I know that for an LTI system having complex exponential input,
i.e, $x(t)=\exp(j w_o t)$ & $h(t) \to $ LTI System ;
then, its output { $y(t) \} =M \exp(j w_o t + \phi)$ , where $M= |H(j w)|_{|w= w_o}$ & $\phi = \angle \{ H(j w)\} _{|w= w_o}$

But for a causal LTI system having exponential input,
i.e, $x(t)=\exp(a t)$ & $h(t) \to $ Causal LTI System ;
Is it true to say its output $\{ y(t)\}$ is given by:
$y(t) =K \exp(a t )$ , where $K= H(s)_{|s=a} \quad$ ?


Any LTI system with transfer function $H(s)$ reacts to an input signal $x(t)=e^{s_0t}$ with an output signal $y(t)=H(s_0)e^{s_0t}$, if $s_0$ is inside the region of convergence (ROC) of $H(s)$. This is equivalent to saying that the functions $e^{s_0t}$ are eigenfunctions of LTI systems, and $H(s_0)$ is the corresponding eigenvalue.

Note that $s_0$ is an arbitrary complex constant inside the ROC of $H(s)$, so the relation mentioned above is also valid for $s_0\in\mathbb{R}$. Also note that causality is not required for the above relation to hold.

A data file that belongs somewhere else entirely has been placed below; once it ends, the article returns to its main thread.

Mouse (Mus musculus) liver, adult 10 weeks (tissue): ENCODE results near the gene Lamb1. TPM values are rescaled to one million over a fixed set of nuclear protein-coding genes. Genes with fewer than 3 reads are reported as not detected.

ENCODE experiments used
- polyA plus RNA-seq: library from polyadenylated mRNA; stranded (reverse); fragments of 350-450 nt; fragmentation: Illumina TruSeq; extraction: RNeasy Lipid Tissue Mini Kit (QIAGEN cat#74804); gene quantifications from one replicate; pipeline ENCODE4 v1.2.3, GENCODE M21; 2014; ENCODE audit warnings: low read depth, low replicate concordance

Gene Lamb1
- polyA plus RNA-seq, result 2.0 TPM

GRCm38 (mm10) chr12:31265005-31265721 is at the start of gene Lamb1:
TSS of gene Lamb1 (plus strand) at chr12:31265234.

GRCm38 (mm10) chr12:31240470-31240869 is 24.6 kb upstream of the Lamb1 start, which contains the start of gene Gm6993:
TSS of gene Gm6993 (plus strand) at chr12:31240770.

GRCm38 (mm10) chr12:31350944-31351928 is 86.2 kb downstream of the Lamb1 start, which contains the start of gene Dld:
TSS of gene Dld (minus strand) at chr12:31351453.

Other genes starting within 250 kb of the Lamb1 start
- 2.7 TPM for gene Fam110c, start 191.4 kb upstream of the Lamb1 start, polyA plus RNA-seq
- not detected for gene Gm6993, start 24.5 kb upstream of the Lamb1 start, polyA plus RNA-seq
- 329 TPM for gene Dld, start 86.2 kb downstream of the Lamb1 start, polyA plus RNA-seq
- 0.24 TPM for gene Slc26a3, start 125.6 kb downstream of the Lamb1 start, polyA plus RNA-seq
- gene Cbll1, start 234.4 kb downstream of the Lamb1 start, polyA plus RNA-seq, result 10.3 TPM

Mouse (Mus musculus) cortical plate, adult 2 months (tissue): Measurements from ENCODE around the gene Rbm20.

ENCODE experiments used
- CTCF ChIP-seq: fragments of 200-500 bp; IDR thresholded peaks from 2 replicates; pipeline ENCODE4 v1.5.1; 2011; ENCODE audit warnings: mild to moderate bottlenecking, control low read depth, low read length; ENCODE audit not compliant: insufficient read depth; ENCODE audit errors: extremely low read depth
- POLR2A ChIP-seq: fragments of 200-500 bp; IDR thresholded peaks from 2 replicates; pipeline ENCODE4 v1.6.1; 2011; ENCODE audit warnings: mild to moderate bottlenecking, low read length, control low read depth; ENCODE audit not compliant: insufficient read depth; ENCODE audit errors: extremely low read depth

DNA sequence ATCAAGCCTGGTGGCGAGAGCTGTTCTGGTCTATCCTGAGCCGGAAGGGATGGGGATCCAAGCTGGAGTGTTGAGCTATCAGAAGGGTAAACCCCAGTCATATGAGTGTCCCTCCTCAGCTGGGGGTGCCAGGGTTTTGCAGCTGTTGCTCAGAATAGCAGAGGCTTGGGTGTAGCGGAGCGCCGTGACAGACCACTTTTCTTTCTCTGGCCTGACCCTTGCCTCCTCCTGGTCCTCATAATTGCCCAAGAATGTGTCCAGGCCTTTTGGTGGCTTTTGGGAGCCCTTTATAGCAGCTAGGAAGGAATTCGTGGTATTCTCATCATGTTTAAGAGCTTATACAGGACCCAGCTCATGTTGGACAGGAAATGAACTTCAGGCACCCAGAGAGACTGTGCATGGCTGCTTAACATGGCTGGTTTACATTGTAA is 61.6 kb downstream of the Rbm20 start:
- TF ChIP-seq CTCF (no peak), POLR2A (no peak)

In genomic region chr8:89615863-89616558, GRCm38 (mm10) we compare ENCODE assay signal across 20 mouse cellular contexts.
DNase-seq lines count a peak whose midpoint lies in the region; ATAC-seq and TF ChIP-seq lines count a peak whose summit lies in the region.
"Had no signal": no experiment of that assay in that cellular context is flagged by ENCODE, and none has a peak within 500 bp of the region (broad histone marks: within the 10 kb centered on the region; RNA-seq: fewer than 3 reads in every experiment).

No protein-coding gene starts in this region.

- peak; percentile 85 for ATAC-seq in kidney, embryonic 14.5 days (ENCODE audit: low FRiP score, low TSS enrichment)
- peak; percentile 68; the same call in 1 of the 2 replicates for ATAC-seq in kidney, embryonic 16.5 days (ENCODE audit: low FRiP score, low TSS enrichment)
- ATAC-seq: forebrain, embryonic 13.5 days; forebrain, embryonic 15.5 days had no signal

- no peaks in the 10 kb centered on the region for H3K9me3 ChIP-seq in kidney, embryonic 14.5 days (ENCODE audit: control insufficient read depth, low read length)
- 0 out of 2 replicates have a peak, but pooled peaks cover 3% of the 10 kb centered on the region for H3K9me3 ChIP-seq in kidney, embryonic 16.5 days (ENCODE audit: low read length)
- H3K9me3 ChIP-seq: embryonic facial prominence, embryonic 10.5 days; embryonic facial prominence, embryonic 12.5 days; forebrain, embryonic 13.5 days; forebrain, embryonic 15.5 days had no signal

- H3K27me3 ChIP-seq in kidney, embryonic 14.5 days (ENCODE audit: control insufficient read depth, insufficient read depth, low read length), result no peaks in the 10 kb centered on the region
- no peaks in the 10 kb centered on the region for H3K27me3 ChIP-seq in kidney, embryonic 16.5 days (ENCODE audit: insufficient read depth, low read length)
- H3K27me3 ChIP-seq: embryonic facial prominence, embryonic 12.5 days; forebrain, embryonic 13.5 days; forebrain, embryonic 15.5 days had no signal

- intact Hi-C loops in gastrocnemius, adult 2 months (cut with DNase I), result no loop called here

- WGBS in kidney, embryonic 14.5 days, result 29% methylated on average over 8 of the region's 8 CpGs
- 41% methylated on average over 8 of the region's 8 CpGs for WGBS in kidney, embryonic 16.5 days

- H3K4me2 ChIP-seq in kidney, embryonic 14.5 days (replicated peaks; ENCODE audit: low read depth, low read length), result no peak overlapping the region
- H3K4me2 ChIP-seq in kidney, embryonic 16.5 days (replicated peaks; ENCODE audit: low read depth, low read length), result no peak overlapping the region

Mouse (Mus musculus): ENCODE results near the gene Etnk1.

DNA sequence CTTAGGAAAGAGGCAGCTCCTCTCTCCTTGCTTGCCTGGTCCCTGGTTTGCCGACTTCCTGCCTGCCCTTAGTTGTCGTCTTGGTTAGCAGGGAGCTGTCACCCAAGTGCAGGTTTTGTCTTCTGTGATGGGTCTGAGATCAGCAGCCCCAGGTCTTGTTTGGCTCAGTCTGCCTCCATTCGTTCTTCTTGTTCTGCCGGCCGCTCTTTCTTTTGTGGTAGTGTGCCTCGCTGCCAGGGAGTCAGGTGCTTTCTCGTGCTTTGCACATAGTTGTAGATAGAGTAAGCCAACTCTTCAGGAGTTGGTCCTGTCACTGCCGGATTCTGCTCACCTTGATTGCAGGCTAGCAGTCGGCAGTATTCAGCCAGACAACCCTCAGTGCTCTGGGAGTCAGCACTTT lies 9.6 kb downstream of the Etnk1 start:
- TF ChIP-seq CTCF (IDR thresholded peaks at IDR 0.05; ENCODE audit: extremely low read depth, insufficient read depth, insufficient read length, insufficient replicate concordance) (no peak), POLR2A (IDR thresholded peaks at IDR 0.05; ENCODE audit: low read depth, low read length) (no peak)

However, if your question is about input signals of the form $x(t)=e^{at}u(t)$, where $u(t)$ is the unit step function, i.e., for input signals that are zero for $t<0$, then the output is generally not equal to $H(a)e^{at}u(t)$, because the functions $e^{at}u(t)$ are no eigenfunctions of LTI systems.


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